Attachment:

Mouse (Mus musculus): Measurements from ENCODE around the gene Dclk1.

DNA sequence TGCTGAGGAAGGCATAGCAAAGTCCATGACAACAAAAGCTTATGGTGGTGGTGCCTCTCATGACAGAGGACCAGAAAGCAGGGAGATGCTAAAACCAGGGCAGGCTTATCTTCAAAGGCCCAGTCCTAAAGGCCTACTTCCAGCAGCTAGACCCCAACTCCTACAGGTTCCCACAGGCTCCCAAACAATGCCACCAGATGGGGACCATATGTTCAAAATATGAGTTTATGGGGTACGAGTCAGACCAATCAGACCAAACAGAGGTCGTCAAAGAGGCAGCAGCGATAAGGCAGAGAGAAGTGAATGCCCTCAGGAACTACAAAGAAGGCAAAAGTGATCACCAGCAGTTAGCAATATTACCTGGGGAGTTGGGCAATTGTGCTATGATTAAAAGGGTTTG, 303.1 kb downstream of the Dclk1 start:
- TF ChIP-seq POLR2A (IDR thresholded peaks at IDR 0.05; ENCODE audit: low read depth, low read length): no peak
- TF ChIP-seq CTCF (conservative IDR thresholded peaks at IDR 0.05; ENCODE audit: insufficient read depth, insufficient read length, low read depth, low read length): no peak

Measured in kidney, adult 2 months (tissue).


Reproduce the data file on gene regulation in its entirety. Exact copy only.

Mouse (Mus musculus): Measurements from ENCODE around the gene Dclk1.

DNA sequence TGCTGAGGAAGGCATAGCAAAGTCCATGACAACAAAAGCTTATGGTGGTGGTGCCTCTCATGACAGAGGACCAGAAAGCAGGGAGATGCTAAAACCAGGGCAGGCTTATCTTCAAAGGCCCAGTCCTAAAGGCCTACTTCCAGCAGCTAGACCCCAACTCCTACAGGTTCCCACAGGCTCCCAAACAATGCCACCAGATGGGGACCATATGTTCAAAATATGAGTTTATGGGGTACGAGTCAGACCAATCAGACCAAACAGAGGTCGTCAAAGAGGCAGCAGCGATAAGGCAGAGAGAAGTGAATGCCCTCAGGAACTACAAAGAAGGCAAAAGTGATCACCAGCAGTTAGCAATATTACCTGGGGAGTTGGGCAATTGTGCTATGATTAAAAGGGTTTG, 303.1 kb downstream of the Dclk1 start:
- TF ChIP-seq POLR2A (IDR thresholded peaks at IDR 0.05; ENCODE audit: low read depth, low read length): no peak
- TF ChIP-seq CTCF (conservative IDR thresholded peaks at IDR 0.05; ENCODE audit: insufficient read depth, insufficient read length, low read depth, low read length): no peak

Measured in kidney, adult 2 months (tissue).